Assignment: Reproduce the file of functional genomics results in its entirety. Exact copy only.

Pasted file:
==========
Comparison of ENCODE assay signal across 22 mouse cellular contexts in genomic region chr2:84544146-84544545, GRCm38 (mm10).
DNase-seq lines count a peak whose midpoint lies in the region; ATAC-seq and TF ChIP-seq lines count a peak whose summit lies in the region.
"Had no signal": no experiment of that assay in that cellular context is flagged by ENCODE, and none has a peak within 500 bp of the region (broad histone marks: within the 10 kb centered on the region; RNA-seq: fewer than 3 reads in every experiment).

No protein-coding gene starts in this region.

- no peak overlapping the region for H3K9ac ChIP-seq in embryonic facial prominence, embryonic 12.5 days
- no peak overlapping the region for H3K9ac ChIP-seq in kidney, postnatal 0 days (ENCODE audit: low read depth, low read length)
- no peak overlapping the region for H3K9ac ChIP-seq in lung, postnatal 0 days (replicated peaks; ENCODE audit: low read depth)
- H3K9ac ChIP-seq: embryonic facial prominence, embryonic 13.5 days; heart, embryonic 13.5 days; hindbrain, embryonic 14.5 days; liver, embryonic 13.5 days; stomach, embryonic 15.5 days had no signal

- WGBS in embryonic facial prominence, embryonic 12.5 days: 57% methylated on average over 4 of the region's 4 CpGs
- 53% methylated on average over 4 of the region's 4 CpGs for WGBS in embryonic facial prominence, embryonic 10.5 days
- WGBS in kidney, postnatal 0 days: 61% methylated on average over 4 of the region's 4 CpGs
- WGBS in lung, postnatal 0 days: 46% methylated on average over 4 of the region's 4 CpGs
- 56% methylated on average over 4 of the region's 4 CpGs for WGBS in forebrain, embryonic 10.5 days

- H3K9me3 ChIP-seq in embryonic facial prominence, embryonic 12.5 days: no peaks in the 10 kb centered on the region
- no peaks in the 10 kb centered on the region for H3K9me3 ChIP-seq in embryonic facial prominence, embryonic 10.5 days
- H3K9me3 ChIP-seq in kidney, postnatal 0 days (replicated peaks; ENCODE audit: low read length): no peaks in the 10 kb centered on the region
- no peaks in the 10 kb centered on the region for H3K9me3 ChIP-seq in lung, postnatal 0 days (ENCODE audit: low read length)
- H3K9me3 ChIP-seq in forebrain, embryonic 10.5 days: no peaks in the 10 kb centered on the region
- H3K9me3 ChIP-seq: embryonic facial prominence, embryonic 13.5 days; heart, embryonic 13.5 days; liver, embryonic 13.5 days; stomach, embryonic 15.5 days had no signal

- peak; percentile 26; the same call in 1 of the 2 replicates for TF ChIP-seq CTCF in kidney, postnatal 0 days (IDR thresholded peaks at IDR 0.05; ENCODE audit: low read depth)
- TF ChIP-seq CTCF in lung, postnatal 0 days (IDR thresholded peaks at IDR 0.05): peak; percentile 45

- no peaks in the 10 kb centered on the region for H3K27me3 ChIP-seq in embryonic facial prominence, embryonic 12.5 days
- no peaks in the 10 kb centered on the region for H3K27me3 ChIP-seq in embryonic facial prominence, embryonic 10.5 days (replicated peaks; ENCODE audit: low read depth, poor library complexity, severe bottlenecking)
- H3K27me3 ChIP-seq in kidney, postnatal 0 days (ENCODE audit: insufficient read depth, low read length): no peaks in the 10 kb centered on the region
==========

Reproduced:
Comparison of ENCODE assay signal across 22 mouse cellular contexts in genomic region chr2:84544146-84544545, GRCm38 (mm10).
DNase-seq lines count a peak whose midpoint lies in the region; ATAC-seq and TF ChIP-seq lines count a peak whose summit lies in the region.
"Had no signal": no experiment of that assay in that cellular context is flagged by ENCODE, and none has a peak within 500 bp of the region (broad histone marks: within the 10 kb centered on the region; RNA-seq: fewer than 3 reads in every experiment).

No protein-coding gene starts in this region.

- no peak overlapping the region for H3K9ac ChIP-seq in embryonic facial prominence, embryonic 12.5 days
- no peak overlapping the region for H3K9ac ChIP-seq in kidney, postnatal 0 days (ENCODE audit: low read depth, low read length)
- no peak overlapping the region for H3K9ac ChIP-seq in lung, postnatal 0 days (replicated peaks; ENCODE audit: low read depth)
- H3K9ac ChIP-seq: embryonic facial prominence, embryonic 13.5 days; heart, embryonic 13.5 days; hindbrain, embryonic 14.5 days; liver, embryonic 13.5 days; stomach, embryonic 15.5 days had no signal

- WGBS in embryonic facial prominence, embryonic 12.5 days: 57% methylated on average over 4 of the region's 4 CpGs
- 53% methylated on average over 4 of the region's 4 CpGs for WGBS in embryonic facial prominence, embryonic 10.5 days
- WGBS in kidney, postnatal 0 days: 61% methylated on average over 4 of the region's 4 CpGs
- WGBS in lung, postnatal 0 days: 46% methylated on average over 4 of the region's 4 CpGs
- 56% methylated on average over 4 of the region's 4 CpGs for WGBS in forebrain, embryonic 10.5 days

- H3K9me3 ChIP-seq in embryonic facial prominence, embryonic 12.5 days: no peaks in the 10 kb centered on the region
- no peaks in the 10 kb centered on the region for H3K9me3 ChIP-seq in embryonic facial prominence, embryonic 10.5 days
- H3K9me3 ChIP-seq in kidney, postnatal 0 days (replicated peaks; ENCODE audit: low read length): no peaks in the 10 kb centered on the region
- no peaks in the 10 kb centered on the region for H3K9me3 ChIP-seq in lung, postnatal 0 days (ENCODE audit: low read length)
- H3K9me3 ChIP-seq in forebrain, embryonic 10.5 days: no peaks in the 10 kb centered on the region
- H3K9me3 ChIP-seq: embryonic facial prominence, embryonic 13.5 days; heart, embryonic 13.5 days; liver, embryonic 13.5 days; stomach, embryonic 15.5 days had no signal

- peak; percentile 26; the same call in 1 of the 2 replicates for TF ChIP-seq CTCF in kidney, postnatal 0 days (IDR thresholded peaks at IDR 0.05; ENCODE audit: low read depth)
- TF ChIP-seq CTCF in lung, postnatal 0 days (IDR thresholded peaks at IDR 0.05): peak; percentile 45

- no peaks in the 10 kb centered on the region for H3K27me3 ChIP-seq in embryonic facial prominence, embryonic 12.5 days
- no peaks in the 10 kb centered on the region for H3K27me3 ChIP-seq in embryonic facial prominence, embryonic 10.5 days (replicated peaks; ENCODE audit: low read depth, poor library complexity, severe bottlenecking)
- H3K27me3 ChIP-seq in kidney, postnatal 0 days (ENCODE audit: insufficient read depth, low read length): no peaks in the 10 kb centered on the region